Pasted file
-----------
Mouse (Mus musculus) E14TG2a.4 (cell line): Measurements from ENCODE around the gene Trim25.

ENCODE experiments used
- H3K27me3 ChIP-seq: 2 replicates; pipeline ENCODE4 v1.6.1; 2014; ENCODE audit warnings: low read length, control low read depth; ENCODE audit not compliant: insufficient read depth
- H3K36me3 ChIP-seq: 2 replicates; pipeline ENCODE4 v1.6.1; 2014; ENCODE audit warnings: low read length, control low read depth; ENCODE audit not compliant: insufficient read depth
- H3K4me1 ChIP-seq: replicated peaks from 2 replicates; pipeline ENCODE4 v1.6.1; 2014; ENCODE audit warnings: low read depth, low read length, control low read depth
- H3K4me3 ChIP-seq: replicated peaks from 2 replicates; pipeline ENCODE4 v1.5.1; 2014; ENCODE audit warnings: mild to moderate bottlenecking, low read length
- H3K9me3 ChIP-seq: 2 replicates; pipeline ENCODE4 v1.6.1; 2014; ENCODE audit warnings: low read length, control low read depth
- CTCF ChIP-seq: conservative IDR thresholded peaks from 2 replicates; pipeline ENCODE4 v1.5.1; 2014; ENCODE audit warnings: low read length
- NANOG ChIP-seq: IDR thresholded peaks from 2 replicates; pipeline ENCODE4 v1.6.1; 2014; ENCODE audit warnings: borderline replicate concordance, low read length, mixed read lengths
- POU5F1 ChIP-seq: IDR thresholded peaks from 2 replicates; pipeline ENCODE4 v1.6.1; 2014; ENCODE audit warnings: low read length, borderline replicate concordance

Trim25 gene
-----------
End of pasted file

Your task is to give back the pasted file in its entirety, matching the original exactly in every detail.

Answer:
Mouse (Mus musculus) E14TG2a.4 (cell line): Measurements from ENCODE around the gene Trim25.

ENCODE experiments used
- H3K27me3 ChIP-seq: 2 replicates; pipeline ENCODE4 v1.6.1; 2014; ENCODE audit warnings: low read length, control low read depth; ENCODE audit not compliant: insufficient read depth
- H3K36me3 ChIP-seq: 2 replicates; pipeline ENCODE4 v1.6.1; 2014; ENCODE audit warnings: low read length, control low read depth; ENCODE audit not compliant: insufficient read depth
- H3K4me1 ChIP-seq: replicated peaks from 2 replicates; pipeline ENCODE4 v1.6.1; 2014; ENCODE audit warnings: low read depth, low read length, control low read depth
- H3K4me3 ChIP-seq: replicated peaks from 2 replicates; pipeline ENCODE4 v1.5.1; 2014; ENCODE audit warnings: mild to moderate bottlenecking, low read length
- H3K9me3 ChIP-seq: 2 replicates; pipeline ENCODE4 v1.6.1; 2014; ENCODE audit warnings: low read length, control low read depth
- CTCF ChIP-seq: conservative IDR thresholded peaks from 2 replicates; pipeline ENCODE4 v1.5.1; 2014; ENCODE audit warnings: low read length
- NANOG ChIP-seq: IDR thresholded peaks from 2 replicates; pipeline ENCODE4 v1.6.1; 2014; ENCODE audit warnings: borderline replicate concordance, low read length, mixed read lengths
- POU5F1 ChIP-seq: IDR thresholded peaks from 2 replicates; pipeline ENCODE4 v1.6.1; 2014; ENCODE audit warnings: low read length, borderline replicate concordance

Trim25 gene